Coming into force on 6 April 2022 The Divorce, Dissolution and Separation Act 2020 introduced…
Rachmacher –v- Gratino UKSC42 – The Supreme Court upholds the Court of Appeal decision – 20th October 2010
The Supreme Court found in favour of the wife and held that the Court of Appeal was correct in allowing the enforcement of pre-nuptial agreement and that the pre-nuptial agreement was binding on the husband.
The parties were married in London in 1998. The husband (Mr Grantino) is French and the wife (Mrs Rachmacher) German. They entered into an ante-nuptial agreement before a notary in Germany three months before the marriage at the instigation of the wife, to whom a further portion of her family’s considerable wealth would be transferred if an agreement was signed. The agreement was subject to German law and provided that neither party was to acquire any benefit from the property of the other during the marriage or on its termination. The husband, who at the time worked as a banker, declined the opportunity to take independent advice on the agreement.
The parties separated in October 2006 after 8 years of marriage. They have two daughters, born in 1999 and 2002. By this time the husband had left banking and had embarked on research studies at Oxford.
The husband applied to the court for financial relief. In the High Court he was granted a sum in excess of £5.5m which would afford him an annual income of £100,000 for life and allow him to buy a home in London where his children could visit him. The judge took into account the existence of the ante-nuptial agreement but reduced the weight she attached to it because of the circumstances in which it was signed.
The wife appealed successfully to the Court of Appeal, which held that in this case the agreement should have been given decisive weight. The husband should only be granted provision for his role as the father of the two children and not for his own long term needs. The husband appealed to the Supreme Court.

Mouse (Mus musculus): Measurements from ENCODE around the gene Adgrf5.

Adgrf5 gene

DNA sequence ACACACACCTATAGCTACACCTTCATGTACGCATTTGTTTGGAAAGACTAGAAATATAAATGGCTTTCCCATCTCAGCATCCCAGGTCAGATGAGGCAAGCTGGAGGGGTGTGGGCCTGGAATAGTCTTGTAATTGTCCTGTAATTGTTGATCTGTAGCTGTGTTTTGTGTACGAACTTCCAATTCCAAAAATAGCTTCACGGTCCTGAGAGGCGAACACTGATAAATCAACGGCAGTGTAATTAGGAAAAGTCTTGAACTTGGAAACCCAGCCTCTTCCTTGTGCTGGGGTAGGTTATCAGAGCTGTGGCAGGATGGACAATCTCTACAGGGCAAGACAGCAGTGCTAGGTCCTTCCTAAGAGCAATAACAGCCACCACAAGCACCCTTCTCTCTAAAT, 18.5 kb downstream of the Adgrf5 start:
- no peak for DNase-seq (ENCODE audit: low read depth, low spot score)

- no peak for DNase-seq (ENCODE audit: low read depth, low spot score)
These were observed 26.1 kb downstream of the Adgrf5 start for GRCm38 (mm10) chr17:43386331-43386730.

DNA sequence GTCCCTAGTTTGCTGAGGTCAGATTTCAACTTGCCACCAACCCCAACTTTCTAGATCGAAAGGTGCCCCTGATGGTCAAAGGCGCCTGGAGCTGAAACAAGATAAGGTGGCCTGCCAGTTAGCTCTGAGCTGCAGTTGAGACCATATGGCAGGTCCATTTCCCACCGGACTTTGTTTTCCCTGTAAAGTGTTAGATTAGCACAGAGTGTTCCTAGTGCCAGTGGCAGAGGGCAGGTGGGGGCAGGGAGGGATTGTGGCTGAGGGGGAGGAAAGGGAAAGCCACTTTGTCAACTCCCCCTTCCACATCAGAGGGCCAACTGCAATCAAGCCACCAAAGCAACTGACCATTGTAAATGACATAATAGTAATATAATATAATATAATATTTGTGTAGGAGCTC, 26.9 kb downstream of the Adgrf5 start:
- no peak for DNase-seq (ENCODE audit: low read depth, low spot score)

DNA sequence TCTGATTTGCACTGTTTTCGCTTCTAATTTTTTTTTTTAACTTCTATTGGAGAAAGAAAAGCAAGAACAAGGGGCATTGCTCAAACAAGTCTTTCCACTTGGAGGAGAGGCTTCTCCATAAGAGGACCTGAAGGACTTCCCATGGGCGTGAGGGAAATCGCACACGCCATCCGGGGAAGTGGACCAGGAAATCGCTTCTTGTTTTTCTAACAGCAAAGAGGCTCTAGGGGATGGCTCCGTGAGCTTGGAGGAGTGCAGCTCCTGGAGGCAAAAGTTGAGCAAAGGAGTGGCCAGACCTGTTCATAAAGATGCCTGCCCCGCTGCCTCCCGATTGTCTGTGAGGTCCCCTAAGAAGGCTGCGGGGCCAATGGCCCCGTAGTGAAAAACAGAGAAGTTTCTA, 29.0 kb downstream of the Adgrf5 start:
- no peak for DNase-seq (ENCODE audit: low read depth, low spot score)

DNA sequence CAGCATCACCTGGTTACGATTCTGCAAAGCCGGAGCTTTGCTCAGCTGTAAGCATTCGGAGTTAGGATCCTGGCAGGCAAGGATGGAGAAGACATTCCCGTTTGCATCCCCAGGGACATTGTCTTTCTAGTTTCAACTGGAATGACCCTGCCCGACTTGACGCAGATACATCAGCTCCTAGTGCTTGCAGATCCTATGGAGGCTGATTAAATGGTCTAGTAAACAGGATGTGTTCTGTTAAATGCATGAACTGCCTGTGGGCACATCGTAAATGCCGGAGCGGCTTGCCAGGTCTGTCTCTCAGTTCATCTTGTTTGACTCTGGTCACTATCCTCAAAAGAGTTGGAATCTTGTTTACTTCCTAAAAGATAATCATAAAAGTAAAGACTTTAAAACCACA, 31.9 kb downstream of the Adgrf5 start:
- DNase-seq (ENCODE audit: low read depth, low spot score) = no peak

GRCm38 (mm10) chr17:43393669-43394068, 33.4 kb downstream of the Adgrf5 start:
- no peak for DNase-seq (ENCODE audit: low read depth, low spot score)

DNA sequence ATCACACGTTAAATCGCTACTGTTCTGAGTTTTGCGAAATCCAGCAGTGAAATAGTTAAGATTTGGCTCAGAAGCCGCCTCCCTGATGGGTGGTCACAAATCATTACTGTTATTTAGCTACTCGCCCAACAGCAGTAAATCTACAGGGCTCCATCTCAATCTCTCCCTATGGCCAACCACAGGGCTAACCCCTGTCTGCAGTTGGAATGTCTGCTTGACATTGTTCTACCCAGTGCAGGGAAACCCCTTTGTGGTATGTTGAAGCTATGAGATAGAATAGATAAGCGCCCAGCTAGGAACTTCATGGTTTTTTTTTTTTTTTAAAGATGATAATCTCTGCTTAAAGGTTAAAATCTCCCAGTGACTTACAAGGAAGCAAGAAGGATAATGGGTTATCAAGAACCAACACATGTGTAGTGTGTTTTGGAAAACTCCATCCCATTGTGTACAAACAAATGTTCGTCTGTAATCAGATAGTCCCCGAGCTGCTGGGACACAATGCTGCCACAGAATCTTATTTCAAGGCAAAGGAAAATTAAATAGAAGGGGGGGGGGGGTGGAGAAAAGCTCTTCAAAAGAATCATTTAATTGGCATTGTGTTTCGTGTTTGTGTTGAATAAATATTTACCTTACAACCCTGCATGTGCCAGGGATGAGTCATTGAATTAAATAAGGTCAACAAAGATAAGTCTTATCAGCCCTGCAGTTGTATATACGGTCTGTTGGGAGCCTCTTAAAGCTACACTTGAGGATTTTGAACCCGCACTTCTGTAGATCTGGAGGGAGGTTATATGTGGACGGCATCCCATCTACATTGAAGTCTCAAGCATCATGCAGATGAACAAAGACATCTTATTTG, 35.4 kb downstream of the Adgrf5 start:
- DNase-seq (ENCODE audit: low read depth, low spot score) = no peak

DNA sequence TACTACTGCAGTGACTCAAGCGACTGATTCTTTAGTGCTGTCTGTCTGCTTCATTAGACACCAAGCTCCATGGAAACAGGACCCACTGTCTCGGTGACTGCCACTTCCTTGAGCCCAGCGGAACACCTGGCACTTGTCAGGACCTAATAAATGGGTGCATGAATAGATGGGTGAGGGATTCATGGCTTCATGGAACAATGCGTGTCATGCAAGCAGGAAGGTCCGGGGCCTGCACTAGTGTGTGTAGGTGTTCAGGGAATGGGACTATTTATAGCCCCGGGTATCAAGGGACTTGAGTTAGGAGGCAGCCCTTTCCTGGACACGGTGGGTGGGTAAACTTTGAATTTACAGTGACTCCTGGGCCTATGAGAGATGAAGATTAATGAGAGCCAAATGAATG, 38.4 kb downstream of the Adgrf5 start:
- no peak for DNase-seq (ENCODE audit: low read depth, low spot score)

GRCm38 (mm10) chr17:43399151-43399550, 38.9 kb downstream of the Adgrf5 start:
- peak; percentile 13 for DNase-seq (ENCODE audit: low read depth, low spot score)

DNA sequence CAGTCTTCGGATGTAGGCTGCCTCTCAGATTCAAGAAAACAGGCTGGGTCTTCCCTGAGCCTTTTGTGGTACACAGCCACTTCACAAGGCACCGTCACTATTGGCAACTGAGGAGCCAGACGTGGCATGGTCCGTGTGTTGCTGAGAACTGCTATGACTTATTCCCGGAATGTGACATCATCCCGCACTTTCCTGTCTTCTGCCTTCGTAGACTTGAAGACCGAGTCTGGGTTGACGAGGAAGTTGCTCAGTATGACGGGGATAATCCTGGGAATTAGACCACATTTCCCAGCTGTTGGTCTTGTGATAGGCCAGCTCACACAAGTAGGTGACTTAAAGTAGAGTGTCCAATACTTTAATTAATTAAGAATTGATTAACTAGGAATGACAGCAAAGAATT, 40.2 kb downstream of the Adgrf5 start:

Supreme Court judgement
The Supreme Court (by a majority of 8 to 1) dismisses the husband’s appeal. The Supreme Court found the Court of Appeal was correct to conclude that there were no factor which rendered it unfair to hold the husband to the agreement. The Court found that the husband is “extremely able” and his own needs will in large measure, be indirectly met from the “generous relief” given to cater for the needs of his two daughters until the younger reaches the age of 22. The court further held that there is no compensation factor as the husband s decision to abandon his career in the city was not motivated by the demands of his family but reflected his own preference.
The Court concluded that that “Fairness did not entitle him to a portion of his wife’s wealth, received from her family independently of the marriage, when he had agreed he should not be so entitled when he married her”.
In reaching their decision, the justices first considered the circumstances in which the agreement was made and the court held that parties must enter into a pre-nuptial agreement voluntarily, without undue pressure and be informed of its implications.
Secondly, the justices considered if the foreign elements of the case enhance the weight that should be accorded to the agreement. The fact that it was binding under German law was relevant to the question of whether the parties intended the agreement to be effective, at a time when it would not have been recognised in the English courts.
Finally, the justices considered if the circumstances prevailing at the time the court made its order make it fair or just to depart from the agreement. They considered that a pre nuptial agreement may make provisions that conflict with what a court would otherwise consider to be fair. The principle, however to be applied is that a court should give effect to a pre nuptial agreement that is freely entered into by each party with a full appreciation of its implication unless, in the circumstances prevailing, it would not be fair to hold the parties to their agreement. A pre nuptial agreement cannot be allowed to prejudice the reasonable requirements of any children of the family, but respect should be given to individual autonomy and to the reasonable desire to make for existing properly.
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